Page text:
Although the level of borrowing in the United States has not changed, when the economy improves, people’s mentality changes, and they tend to spend and consume more. This is one major difference between Japan and the United States.
When Japanese companies lose confidence, they cut back on hiring, new R&D, and investments such as acquisitions of competitors.
As a result, only a small number of Japanese corporations have been rated world-class. In a listing recently published in MIT Technology Review, of the “50 Smartest Companies” in 2014, not a single Japanese corporation was acknowledged. However, South Korea’s Samsung and LG, as well as China’s Baidu, were on the list.
Leaders must fail now to succeed later
The main reason for Japan’s conservatism is a culture that does not tolerate failure.
While giving a lecture the other day, someone in the audience asked, “Major [Japanese] corporations won’t tolerate failures; what can a person do to challenge such a mindset?”
I responded, “Though you say you don’t want to fail, aren’t you failing at the macro level? To repeat failures because the reasons for a lack of success were never clearly understood is a worse situation, if you consider the time lost [in repeating the failure].”
Consider the roster of executives in leading US corporations. I may be exaggerating, but nearly all of them have overcome failure at least once in their careers. A common characteristic among them is that they know their own strengths and weaknesses, which makes them more comfortable taking risks.
Meanwhile, if you look at the top leaders of Japanese corporations, you’ll find they are among the people with fewest failures in their career trajectories.
An expression currently popular in the United States is “fail first.” This means that, by failing at an early stage, a person is exposed to and learns to deal with challenges head on, and their experience and knowhow accumulate over time.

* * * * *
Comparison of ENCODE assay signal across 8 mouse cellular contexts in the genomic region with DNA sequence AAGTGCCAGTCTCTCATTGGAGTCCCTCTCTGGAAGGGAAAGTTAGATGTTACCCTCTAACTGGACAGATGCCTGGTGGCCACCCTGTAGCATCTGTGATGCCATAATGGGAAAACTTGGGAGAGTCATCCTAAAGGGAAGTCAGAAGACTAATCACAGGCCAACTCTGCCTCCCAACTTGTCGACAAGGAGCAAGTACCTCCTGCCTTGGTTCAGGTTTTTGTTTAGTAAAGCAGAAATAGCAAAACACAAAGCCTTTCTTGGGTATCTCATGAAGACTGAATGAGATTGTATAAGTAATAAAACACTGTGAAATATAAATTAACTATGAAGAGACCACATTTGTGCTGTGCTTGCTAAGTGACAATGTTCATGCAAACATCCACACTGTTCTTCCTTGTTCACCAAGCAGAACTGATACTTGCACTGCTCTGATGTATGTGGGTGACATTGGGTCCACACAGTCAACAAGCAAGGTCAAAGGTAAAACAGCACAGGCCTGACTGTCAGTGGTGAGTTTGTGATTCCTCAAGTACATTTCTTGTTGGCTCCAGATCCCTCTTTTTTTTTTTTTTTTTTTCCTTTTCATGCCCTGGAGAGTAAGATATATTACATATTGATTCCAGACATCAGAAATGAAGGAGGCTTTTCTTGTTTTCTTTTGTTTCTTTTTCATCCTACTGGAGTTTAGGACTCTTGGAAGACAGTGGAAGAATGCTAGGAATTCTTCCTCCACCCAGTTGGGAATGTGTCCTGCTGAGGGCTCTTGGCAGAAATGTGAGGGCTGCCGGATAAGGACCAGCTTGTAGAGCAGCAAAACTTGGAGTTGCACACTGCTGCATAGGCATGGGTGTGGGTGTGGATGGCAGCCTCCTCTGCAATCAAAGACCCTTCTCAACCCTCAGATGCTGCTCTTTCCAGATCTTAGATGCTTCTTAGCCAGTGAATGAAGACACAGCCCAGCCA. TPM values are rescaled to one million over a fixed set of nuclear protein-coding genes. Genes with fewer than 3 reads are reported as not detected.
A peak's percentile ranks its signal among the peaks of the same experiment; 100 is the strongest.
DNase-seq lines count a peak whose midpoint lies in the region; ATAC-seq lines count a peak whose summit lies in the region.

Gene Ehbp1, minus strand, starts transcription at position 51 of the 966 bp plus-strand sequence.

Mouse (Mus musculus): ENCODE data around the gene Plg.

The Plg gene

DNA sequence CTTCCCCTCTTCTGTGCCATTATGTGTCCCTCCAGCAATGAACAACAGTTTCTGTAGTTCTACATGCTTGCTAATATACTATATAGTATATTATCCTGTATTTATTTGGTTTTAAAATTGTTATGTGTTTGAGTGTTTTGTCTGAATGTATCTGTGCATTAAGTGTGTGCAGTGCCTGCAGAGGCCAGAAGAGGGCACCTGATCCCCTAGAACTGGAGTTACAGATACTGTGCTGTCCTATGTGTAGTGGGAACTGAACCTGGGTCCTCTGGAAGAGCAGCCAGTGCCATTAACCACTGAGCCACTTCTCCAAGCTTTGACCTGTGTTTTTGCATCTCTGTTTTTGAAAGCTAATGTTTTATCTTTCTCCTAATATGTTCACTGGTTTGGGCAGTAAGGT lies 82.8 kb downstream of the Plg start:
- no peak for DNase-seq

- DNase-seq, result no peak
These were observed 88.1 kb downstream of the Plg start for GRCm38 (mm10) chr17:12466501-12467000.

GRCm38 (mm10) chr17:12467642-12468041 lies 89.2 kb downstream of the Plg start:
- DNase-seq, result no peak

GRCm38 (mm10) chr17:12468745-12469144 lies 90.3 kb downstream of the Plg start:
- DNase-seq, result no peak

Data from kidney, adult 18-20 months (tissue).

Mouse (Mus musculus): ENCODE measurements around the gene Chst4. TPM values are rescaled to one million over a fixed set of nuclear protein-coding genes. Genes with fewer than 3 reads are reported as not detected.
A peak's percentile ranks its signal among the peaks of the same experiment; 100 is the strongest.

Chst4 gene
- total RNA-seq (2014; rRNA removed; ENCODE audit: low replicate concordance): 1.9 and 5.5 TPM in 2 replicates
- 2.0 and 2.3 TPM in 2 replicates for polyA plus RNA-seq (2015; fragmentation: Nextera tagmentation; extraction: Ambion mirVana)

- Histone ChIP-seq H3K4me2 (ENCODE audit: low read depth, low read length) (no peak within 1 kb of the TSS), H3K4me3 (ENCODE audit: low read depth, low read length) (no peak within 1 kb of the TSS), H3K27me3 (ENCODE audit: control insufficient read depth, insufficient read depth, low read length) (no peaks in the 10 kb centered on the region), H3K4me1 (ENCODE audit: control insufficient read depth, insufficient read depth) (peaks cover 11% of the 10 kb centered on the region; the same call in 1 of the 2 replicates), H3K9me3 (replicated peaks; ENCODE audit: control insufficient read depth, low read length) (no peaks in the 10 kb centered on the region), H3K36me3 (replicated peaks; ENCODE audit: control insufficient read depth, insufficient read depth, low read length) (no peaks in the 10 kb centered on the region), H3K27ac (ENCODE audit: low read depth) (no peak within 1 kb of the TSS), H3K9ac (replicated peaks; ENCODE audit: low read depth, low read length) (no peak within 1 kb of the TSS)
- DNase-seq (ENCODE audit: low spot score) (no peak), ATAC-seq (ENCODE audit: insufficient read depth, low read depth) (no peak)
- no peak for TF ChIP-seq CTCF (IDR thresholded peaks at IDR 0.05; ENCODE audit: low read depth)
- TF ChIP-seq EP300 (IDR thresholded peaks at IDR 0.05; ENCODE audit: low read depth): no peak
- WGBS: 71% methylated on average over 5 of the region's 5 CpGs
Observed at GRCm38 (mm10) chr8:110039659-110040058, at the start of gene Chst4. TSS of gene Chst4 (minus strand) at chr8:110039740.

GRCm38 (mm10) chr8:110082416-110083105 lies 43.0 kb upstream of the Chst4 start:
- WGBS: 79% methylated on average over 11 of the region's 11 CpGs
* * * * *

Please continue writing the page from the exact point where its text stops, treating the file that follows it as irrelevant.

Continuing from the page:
I wonder if Japanese companies can wean themselves from their conservative tendencies. Given that so many businesses here have now accumulated surplus funds instead of reinvesting their profits, I believe the test of survival in the market will hinge on which of those companies succeed in putting that money to good use.
A prime example of this resource waste is reflected in the current state of Japan’s job market. Despite the country’s low unemployment rate, wages haven’t risen. People outside Japan regard this conundrum as odd, and don’t understand the market forces at play.
In a similar vein, observers from abroad fail to comprehend how people making mid-career job changes typically earn lower salaries in their new companies.
In the United States, the greatest reason for a person to switch jobs is the expectation that their salary will increase.
Furthermore, since it is nearly impossible to dismiss regular, full-time staff in Japan, the practice of employing non-regular staff or outsourcing workers keeps growing, which is not productive.
In Japan, non-regular workers, such as staff outsourced from dispatch firms, now account for about 40 percent of total workers at companies. From a long-term perspective, this arrangement benefits neither employers nor workers. If companies seriously examine and plan efficient investment in human resources, this situation should naturally self-correct.
Given the current circumstances, and the continuously changing economic environment, now, more than ever, management and staff must initiate bold actions, or they won’t survive. A bright future is not feasible for Japan without harnessing the willpower to cast off conservative restraints.